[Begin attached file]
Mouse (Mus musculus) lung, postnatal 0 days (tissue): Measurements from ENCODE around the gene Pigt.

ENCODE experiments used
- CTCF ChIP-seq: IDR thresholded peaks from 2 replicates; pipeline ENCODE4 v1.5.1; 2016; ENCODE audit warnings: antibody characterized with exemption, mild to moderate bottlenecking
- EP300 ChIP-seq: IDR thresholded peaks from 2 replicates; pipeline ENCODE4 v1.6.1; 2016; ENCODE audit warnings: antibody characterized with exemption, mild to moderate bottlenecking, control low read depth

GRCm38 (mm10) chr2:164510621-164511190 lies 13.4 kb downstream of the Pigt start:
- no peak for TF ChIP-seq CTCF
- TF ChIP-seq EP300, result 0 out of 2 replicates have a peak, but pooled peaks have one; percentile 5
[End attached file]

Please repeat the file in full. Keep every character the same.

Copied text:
Mouse (Mus musculus) lung, postnatal 0 days (tissue): Measurements from ENCODE around the gene Pigt.

ENCODE experiments used
- CTCF ChIP-seq: IDR thresholded peaks from 2 replicates; pipeline ENCODE4 v1.5.1; 2016; ENCODE audit warnings: antibody characterized with exemption, mild to moderate bottlenecking
- EP300 ChIP-seq: IDR thresholded peaks from 2 replicates; pipeline ENCODE4 v1.6.1; 2016; ENCODE audit warnings: antibody characterized with exemption, mild to moderate bottlenecking, control low read depth

GRCm38 (mm10) chr2:164510621-164511190 lies 13.4 kb downstream of the Pigt start:
- no peak for TF ChIP-seq CTCF
- TF ChIP-seq EP300, result 0 out of 2 replicates have a peak, but pooled peaks have one; percentile 5